Clear Differences Remain Between France and the U.S, French Minister Says,” is the headline to a remarkable piece appearing in the New York Times today. The Minister, Bruno Le Maire, is brutally frank on the nature of the differences as the quotations below Illustrate. (Emphases in the quotations are jvw’s.) In fact, they amount to a Declaration of Independence of France and EU from the U.S.
It is not surprising that the differences relate to China after the brouhaha over the sale of U.S. nuclear submarines to Australia and the surprising (to the French) cancellation of contracts with France for submarines. Mr. LeMaire, sounding very much like a reproving parent, characterized this as “misbehavior from the U.S. administration.”
Mr. LeMaire made it crystal clear that the disagreement over submarines is symptomatic of deeper differences in world view that have emerged not only in France but in the EU as a consequence of China’s rise. The article states:
“‘The United States wants to confront China. The European Union wants to engage China,’ Mr. Le Maire, a close ally of President Emmanuel Macron of France, said in a wide-ranging interview ahead of the (IMF) meetings. This was natural, he added, because the United States is the world’s leading power and does not ‘want China to become in a few years or in a few decades the first superpower in the world.
“Europe’s strategic priority, by contrast, is independence, ‘which means to be able to build more capacities on defense, to defend its own view on the fight against climate change, to defend its own economic interest, to have access to key technologies and not be too dependent on American technologies,’ he said.”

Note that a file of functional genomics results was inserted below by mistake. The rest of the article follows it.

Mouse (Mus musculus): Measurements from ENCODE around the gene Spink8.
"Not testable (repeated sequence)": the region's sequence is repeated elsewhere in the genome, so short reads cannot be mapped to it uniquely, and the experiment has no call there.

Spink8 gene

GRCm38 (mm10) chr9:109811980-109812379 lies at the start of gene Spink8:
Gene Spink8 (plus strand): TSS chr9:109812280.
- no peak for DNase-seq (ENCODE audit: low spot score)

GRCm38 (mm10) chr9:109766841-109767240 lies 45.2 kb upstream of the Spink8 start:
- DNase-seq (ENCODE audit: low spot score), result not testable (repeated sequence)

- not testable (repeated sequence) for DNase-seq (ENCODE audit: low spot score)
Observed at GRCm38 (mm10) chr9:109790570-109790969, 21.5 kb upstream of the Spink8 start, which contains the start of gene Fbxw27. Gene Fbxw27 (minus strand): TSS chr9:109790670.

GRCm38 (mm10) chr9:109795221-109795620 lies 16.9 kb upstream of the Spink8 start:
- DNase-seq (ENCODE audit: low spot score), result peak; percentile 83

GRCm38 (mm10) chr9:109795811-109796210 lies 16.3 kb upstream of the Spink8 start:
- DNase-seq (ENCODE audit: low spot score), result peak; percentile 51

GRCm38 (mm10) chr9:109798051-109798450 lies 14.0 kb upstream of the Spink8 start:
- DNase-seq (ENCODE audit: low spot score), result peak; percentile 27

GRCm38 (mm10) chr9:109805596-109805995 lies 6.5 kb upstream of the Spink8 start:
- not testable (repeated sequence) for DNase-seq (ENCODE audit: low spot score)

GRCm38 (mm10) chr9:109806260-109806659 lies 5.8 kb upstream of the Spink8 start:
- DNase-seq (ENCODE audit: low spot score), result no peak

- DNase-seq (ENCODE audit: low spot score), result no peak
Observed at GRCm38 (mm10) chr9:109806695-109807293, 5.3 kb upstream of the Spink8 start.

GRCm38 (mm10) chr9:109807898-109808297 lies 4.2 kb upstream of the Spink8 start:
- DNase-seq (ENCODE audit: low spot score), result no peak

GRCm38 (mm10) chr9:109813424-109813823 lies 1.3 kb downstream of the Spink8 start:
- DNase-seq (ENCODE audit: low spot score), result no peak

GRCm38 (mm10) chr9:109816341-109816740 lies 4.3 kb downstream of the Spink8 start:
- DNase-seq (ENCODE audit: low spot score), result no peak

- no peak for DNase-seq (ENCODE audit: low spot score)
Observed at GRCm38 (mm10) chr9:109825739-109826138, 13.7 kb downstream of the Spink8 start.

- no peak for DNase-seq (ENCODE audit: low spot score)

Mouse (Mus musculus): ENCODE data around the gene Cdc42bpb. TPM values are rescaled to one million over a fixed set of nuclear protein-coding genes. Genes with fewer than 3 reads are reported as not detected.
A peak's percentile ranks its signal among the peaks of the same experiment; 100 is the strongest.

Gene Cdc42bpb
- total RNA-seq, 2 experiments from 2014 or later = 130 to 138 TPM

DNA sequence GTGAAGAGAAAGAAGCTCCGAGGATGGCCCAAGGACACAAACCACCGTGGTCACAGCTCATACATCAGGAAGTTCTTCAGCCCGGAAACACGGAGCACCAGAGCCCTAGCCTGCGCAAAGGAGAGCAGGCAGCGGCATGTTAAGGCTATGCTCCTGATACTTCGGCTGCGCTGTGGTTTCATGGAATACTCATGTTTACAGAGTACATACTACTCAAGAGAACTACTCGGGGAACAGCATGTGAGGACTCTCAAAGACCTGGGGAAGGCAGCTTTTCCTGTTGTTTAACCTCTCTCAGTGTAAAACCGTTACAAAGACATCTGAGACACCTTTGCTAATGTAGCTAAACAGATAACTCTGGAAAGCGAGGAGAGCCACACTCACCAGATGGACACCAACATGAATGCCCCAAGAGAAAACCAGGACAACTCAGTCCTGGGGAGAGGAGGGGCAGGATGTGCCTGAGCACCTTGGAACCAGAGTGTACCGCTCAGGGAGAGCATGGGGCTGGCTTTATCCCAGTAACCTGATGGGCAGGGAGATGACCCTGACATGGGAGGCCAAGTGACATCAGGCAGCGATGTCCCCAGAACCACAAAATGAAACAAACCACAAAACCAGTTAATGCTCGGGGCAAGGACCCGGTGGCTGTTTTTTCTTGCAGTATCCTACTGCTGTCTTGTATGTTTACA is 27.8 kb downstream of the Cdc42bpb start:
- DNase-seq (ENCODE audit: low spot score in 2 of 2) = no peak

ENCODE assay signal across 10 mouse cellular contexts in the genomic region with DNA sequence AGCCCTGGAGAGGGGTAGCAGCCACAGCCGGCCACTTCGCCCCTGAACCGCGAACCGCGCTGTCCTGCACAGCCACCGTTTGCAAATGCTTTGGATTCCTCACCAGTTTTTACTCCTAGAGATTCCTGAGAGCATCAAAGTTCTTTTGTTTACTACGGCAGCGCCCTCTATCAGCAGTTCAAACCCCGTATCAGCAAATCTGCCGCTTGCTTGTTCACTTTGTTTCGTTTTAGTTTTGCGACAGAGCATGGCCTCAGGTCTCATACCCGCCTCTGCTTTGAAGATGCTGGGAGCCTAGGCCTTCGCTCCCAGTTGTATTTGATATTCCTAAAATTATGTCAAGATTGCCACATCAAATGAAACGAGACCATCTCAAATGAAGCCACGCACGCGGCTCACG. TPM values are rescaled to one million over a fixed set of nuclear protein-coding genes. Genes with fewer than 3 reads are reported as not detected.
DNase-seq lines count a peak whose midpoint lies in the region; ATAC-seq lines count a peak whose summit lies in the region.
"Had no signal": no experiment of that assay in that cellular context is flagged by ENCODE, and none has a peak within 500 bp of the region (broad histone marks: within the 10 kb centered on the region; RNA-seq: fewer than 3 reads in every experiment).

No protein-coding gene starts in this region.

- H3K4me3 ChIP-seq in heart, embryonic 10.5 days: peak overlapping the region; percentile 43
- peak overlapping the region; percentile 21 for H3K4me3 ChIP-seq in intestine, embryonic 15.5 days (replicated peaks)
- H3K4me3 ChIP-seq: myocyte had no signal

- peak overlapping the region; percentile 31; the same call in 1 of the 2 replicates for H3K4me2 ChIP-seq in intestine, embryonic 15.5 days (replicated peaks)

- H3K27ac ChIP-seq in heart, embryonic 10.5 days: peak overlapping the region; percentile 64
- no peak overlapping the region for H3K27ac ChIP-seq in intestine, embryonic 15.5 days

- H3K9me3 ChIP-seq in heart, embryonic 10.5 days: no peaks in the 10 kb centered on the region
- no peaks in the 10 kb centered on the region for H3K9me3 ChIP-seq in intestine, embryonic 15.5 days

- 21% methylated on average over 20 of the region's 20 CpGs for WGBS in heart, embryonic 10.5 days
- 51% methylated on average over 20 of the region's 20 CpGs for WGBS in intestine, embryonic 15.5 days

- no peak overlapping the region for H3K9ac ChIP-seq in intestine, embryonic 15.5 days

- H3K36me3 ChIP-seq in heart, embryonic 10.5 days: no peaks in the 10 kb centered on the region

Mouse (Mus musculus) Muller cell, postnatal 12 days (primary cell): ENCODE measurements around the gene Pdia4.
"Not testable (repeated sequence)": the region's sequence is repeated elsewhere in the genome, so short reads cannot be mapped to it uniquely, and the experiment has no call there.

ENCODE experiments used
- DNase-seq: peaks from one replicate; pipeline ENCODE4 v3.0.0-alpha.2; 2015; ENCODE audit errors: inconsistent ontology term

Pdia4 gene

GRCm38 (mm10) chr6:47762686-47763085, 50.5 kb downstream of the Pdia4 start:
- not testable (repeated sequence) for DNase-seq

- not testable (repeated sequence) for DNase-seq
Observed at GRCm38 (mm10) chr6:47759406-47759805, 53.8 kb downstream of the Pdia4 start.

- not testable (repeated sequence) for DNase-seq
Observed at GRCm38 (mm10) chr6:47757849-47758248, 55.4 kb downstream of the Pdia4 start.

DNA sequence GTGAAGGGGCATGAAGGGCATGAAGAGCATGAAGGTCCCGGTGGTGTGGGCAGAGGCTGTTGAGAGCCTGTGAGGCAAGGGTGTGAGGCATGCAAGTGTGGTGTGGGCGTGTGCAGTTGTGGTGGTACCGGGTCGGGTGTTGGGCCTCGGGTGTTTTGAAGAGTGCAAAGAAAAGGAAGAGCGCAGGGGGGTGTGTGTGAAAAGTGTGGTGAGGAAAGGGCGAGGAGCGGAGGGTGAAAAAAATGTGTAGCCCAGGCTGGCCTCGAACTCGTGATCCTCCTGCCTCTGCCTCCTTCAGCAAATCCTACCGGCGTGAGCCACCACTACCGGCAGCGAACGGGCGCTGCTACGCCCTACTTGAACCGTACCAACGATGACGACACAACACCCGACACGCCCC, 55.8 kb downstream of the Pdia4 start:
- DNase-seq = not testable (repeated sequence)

The rise of an alternative to the U.S. is stimulating a remarkable development of backbone in many places around the world.
The article continued, quoting the Finance Minister:
“The key question now for the European Union, he said, is to become ‘independent from the United States, able to defend its own interests, whether economic or strategic interests.’”
LeMaire might have pre-ambled that statement with: “When in the course of human events, it becomes necessary for one people to dissolve the political bonds which have connected them with another, and to assume among the powers of the earth, the separate and equal station to which the Laws of Nature and of Nature’s God entitle them, a decent respect to the opinions of mankind requires that they should declare the causes which impel them to the separation.”
Still, seasoned diplomat that Mr. LeMaire is, he provided some cold comfort to the naughty U.S. administration, saying, the United States remains “our closest partner” in terms of values, economic model, respect for the rule of law, and embrace of freedom. But with China, he said, “we do not share the same values or economic model.”
The article continued:
“Asked if differences over China meant inevitable divergence between the United States and Europe, Mr. Le Maire said, ‘It could be if we are not cautious.’ But every effort should be made to avoid this, which means ‘recognizing Europe as one of the three superpowers in the world for the 21st century,’ alongside the United States and China.”
The piece concluded;
“One of the biggest lingering points of contention is over metal tariffs that former President Donald J. Trump imposed globally in 2018. Officials face difficult negotiations in coming weeks. Europeans plan to impose retaliatory tariffs on a range of U.S. products as of Dec. 1, unless Mr. Biden pulls back a 25 percent duty on European steel and a 10 percent tax on aluminum.
“‘If we want to improve the bilateral economic relationship between the continents, the first step must be for the United States to lift the sanctions in the steel and aluminum case,’ Mr. Le Maire said. ‘We are fed up with the trade wars,’ he added.”
Shared values are nice, but shared profits are clearly better.
John V. Walsh, UNZ Review